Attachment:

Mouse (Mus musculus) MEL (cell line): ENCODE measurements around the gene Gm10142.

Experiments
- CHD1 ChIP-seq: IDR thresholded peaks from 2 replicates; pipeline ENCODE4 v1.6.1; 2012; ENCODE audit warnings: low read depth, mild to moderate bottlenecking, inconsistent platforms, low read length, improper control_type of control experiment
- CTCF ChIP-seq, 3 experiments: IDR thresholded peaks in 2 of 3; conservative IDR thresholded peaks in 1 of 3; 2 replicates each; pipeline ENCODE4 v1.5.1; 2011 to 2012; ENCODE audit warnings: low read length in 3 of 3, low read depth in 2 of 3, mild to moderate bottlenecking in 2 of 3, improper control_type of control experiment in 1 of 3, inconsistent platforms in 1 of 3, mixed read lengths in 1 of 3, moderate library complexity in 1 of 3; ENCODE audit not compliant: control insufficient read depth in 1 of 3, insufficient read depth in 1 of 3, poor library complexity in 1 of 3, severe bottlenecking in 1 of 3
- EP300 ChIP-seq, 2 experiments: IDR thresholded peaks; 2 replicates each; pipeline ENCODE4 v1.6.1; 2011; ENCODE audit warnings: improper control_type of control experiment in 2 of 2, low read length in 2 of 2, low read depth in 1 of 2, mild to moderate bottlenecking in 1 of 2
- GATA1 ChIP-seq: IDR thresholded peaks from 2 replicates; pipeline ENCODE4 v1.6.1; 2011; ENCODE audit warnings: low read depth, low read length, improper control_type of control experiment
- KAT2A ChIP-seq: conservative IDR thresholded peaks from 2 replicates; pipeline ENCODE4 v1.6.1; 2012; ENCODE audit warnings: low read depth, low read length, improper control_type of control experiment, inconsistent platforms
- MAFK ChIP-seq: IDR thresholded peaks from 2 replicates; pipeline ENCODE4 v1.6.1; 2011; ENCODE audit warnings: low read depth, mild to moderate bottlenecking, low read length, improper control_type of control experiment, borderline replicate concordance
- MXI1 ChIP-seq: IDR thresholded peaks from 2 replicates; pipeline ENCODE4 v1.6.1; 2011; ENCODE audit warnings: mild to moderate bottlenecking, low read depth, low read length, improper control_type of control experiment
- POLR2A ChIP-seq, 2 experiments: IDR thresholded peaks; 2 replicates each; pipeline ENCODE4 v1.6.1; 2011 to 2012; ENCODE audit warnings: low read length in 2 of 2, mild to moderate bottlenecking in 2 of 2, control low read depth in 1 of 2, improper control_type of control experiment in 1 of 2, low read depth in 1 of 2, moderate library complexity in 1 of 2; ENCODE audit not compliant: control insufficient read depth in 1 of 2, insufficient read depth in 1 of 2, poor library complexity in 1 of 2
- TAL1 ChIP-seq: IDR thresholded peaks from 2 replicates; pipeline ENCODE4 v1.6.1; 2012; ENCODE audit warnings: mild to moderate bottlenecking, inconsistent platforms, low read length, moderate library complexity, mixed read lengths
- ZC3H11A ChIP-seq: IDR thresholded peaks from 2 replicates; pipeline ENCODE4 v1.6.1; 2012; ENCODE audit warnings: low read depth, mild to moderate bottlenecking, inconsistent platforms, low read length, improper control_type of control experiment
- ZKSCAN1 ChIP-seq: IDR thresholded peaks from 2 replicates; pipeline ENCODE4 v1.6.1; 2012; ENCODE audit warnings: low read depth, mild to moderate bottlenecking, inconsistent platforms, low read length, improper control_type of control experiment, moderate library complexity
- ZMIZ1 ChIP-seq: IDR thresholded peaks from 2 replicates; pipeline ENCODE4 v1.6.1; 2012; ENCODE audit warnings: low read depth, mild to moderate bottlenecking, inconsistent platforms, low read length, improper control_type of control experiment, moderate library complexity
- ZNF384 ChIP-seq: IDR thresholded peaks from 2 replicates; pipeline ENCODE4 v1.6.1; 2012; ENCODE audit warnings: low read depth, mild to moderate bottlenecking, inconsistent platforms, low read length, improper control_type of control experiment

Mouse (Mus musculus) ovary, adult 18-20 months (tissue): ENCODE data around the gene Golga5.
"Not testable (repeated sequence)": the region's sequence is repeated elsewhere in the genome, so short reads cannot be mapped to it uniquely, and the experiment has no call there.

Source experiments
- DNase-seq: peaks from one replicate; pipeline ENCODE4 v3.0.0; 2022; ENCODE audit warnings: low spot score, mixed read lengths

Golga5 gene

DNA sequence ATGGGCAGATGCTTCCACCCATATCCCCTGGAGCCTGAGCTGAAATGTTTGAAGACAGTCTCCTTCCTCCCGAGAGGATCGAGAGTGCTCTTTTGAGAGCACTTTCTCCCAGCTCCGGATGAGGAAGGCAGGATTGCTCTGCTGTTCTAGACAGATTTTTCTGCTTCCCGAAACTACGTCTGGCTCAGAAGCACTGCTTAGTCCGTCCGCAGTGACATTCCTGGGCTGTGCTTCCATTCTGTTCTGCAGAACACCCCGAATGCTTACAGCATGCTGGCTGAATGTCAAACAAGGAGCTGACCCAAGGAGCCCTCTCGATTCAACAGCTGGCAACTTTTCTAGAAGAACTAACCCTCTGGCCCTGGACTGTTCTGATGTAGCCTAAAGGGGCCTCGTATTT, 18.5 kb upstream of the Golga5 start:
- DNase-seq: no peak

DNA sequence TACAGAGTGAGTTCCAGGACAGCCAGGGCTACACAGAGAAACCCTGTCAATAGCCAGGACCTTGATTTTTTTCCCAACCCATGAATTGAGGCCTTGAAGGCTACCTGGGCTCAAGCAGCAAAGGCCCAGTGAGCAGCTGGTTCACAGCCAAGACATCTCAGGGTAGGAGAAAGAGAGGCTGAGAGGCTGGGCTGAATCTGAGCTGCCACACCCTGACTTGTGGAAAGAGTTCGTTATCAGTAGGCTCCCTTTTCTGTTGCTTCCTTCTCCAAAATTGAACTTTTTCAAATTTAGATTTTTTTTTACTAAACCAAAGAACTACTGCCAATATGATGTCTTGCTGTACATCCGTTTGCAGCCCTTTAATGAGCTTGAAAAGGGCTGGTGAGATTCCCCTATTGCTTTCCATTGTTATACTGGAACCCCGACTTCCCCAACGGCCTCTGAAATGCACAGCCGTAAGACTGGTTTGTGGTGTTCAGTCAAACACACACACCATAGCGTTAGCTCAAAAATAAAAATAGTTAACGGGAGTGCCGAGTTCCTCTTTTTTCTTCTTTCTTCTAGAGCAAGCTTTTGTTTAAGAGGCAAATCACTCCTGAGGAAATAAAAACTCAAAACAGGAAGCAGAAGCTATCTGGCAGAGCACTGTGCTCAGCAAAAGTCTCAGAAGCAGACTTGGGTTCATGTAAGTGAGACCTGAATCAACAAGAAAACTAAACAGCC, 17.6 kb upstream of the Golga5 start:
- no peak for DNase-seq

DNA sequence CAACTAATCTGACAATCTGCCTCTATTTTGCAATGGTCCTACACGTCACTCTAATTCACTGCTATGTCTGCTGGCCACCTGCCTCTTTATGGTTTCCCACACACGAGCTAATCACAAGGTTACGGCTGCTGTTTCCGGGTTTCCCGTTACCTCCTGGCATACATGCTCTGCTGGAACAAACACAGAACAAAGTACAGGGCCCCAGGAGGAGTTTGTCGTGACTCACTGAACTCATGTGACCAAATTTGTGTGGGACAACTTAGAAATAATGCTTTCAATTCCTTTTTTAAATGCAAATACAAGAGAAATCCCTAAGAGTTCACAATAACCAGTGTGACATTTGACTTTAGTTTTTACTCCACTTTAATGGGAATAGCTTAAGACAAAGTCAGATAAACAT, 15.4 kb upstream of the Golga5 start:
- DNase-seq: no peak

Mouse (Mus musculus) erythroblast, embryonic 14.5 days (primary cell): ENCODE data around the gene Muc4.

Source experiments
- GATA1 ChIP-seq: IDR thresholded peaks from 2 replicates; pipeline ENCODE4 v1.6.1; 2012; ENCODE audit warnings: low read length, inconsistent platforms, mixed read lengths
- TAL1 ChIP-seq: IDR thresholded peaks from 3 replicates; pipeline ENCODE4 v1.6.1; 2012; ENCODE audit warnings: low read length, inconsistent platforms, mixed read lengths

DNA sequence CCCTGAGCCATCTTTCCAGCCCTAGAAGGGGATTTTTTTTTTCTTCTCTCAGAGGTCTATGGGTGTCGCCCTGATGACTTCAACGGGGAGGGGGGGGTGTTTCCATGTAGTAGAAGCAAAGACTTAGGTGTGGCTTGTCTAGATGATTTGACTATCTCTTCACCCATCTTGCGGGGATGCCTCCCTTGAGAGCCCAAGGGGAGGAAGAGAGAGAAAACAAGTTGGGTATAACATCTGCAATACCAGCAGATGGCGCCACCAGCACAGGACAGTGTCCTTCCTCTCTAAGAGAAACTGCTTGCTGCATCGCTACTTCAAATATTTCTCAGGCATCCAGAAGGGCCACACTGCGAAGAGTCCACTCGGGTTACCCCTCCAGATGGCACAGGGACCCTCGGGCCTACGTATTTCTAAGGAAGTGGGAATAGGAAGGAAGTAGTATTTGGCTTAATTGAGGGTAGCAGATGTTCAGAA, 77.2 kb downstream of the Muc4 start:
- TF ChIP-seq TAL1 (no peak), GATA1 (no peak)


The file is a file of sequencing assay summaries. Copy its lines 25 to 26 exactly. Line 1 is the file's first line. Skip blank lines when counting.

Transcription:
DNA sequence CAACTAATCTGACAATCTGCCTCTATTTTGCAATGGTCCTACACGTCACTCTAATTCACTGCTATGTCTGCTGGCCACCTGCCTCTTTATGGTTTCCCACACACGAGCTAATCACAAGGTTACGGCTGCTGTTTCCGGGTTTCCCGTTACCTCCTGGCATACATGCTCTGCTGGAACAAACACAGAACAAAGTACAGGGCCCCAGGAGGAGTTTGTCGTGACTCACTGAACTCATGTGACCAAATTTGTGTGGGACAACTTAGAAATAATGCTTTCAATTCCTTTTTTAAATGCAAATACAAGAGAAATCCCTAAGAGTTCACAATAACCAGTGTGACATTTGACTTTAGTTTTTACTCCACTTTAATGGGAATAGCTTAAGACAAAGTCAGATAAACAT, 15.4 kb upstream of the Golga5 start:
- DNase-seq: no peak